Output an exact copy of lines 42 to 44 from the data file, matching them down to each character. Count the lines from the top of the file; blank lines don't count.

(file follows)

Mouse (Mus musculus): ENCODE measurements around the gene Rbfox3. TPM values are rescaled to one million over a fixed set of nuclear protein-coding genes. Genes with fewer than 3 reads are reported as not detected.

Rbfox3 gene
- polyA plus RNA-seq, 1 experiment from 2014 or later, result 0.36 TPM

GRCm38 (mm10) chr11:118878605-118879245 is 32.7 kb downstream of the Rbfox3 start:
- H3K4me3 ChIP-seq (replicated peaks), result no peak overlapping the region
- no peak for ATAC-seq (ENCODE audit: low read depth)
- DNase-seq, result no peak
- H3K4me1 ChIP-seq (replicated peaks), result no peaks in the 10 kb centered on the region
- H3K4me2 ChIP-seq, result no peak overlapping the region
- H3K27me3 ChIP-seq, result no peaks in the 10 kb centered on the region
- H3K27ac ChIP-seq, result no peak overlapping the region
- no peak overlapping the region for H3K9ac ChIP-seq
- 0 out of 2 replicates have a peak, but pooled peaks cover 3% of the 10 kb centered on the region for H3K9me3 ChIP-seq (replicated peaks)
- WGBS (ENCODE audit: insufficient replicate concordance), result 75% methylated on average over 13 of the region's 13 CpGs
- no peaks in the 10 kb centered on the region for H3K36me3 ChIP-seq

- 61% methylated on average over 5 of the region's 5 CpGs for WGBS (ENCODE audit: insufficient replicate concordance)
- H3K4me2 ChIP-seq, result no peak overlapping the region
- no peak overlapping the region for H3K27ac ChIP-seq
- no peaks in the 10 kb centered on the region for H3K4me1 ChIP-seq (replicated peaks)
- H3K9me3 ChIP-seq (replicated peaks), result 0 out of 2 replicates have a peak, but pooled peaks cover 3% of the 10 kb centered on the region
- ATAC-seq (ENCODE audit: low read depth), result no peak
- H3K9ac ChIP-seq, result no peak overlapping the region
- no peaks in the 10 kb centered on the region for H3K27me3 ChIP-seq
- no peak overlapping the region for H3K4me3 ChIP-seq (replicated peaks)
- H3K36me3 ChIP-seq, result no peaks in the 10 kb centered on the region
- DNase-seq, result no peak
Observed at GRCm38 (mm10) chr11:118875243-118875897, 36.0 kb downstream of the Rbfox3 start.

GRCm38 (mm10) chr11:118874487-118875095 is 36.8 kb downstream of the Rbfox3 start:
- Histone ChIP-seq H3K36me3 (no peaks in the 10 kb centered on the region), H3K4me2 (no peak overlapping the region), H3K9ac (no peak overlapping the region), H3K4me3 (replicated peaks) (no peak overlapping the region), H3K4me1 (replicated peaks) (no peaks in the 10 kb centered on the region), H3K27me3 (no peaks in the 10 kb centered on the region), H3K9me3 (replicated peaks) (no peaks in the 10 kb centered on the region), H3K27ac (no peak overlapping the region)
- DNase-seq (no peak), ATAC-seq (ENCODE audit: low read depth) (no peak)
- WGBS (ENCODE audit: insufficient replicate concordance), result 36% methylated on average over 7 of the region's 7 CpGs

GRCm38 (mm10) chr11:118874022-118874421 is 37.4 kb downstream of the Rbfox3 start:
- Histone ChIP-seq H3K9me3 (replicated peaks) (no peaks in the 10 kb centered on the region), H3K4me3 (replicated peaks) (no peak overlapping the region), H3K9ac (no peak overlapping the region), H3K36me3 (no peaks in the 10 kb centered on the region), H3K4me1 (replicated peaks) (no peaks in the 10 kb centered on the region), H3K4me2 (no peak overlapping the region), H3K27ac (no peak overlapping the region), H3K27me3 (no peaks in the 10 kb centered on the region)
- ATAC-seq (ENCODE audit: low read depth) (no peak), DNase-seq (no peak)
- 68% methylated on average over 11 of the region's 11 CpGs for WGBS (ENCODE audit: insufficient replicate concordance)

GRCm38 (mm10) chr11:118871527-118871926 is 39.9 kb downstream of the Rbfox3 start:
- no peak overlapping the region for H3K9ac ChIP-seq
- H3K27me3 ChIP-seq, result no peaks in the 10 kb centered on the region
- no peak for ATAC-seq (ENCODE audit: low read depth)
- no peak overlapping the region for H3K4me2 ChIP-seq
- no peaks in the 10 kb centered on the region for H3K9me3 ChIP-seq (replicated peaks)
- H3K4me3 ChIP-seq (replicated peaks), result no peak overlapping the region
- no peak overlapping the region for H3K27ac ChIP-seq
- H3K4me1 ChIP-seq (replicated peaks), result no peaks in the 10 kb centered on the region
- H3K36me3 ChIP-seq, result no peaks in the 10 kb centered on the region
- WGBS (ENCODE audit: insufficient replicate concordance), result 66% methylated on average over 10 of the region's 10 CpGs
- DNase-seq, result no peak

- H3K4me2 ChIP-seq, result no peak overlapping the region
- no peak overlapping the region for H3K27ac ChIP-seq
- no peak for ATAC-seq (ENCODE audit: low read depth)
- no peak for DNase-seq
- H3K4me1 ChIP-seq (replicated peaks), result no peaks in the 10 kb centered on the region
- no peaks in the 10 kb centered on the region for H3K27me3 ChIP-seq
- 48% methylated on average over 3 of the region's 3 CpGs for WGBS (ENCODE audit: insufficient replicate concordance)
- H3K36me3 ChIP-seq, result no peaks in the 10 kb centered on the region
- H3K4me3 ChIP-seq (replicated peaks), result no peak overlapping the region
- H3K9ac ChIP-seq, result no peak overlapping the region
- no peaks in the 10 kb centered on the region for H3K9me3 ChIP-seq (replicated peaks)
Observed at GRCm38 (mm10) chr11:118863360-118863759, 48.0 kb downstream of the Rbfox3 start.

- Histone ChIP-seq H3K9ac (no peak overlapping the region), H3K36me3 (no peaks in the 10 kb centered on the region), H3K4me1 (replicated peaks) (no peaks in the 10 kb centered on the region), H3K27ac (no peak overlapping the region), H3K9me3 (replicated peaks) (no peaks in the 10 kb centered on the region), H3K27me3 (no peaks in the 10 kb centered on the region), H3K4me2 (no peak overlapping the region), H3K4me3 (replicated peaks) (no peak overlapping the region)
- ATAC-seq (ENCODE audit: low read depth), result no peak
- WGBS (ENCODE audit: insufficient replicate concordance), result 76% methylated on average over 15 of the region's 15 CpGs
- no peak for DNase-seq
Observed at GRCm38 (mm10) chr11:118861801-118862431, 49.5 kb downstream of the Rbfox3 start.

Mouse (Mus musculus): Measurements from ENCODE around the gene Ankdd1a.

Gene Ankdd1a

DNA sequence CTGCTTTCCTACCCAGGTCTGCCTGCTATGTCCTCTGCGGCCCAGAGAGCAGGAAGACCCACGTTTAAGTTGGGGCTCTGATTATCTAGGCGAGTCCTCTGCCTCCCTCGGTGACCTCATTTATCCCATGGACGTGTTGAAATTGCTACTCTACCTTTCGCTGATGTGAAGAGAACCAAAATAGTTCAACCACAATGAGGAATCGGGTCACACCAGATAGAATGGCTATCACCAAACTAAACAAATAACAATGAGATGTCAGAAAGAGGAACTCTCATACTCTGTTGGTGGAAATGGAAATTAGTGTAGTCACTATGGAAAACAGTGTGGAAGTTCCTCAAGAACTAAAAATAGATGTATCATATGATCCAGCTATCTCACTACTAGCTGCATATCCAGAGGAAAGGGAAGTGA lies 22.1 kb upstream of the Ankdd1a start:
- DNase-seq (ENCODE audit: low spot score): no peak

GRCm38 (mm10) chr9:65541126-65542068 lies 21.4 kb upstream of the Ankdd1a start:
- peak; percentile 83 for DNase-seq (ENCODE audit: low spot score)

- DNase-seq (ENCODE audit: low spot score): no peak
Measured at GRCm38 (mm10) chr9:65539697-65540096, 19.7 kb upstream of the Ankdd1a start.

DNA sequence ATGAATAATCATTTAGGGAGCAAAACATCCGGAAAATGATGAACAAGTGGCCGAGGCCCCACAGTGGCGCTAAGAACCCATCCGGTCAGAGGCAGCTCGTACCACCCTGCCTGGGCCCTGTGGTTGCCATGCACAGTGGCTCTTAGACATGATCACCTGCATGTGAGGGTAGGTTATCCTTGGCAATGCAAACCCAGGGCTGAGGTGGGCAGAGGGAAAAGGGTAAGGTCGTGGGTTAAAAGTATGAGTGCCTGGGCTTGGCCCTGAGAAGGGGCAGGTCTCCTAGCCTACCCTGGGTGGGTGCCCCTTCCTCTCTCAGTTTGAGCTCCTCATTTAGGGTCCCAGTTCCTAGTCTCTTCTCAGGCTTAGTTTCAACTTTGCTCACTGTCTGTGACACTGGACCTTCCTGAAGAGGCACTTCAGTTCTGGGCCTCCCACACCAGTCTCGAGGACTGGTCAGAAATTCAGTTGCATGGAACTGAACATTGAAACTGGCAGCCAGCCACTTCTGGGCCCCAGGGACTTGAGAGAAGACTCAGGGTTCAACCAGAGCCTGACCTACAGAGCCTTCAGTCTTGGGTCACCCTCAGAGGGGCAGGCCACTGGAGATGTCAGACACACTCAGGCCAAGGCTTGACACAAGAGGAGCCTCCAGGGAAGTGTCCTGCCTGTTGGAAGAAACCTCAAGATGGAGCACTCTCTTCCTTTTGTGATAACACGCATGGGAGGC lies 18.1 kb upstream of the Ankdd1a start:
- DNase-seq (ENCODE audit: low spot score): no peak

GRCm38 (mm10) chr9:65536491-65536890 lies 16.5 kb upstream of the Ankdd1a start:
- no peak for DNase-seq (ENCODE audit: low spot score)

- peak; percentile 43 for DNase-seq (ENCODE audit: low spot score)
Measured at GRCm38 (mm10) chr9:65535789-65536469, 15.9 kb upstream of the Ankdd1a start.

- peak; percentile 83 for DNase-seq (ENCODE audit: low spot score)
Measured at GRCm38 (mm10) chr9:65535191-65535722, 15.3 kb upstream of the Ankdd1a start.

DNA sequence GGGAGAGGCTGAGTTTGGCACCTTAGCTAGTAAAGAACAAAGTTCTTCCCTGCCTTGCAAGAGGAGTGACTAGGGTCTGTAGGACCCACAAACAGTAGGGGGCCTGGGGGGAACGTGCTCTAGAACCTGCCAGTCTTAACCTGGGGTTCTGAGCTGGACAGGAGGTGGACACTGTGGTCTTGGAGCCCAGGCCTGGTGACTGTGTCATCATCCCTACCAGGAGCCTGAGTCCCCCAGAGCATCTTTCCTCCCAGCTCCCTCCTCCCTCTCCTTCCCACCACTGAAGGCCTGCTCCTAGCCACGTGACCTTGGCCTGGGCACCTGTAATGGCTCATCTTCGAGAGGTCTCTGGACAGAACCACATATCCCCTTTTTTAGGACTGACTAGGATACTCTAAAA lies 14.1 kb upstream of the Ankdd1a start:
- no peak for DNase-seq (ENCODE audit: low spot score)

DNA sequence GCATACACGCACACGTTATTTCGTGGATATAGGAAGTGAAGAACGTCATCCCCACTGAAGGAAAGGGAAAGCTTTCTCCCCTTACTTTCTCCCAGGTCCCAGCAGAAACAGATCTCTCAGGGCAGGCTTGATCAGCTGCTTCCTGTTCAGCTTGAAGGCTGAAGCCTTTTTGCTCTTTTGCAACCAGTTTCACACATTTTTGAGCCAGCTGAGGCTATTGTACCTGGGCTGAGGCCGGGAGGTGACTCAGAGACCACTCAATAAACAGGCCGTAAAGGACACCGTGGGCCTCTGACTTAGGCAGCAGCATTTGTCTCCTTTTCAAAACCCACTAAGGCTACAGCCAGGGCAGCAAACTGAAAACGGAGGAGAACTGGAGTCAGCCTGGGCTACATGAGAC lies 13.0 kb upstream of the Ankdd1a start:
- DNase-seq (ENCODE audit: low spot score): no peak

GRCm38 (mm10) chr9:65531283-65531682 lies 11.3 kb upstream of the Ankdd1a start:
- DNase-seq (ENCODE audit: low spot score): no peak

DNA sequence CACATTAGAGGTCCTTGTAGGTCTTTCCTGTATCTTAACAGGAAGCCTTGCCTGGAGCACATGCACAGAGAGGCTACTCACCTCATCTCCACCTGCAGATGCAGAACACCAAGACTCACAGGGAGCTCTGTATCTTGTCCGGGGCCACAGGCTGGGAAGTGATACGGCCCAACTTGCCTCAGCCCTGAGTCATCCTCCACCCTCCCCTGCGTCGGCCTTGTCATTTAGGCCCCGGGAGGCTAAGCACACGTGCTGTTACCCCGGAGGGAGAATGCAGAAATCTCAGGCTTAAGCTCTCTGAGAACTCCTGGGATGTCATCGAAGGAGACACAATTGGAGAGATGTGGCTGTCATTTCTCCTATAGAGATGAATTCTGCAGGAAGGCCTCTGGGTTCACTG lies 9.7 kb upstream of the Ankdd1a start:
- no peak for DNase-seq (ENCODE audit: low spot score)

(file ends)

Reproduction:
- H3K4me3 ChIP-seq (replicated peaks), result no peak overlapping the region
- no peak overlapping the region for H3K27ac ChIP-seq
- H3K4me1 ChIP-seq (replicated peaks), result no peaks in the 10 kb centered on the region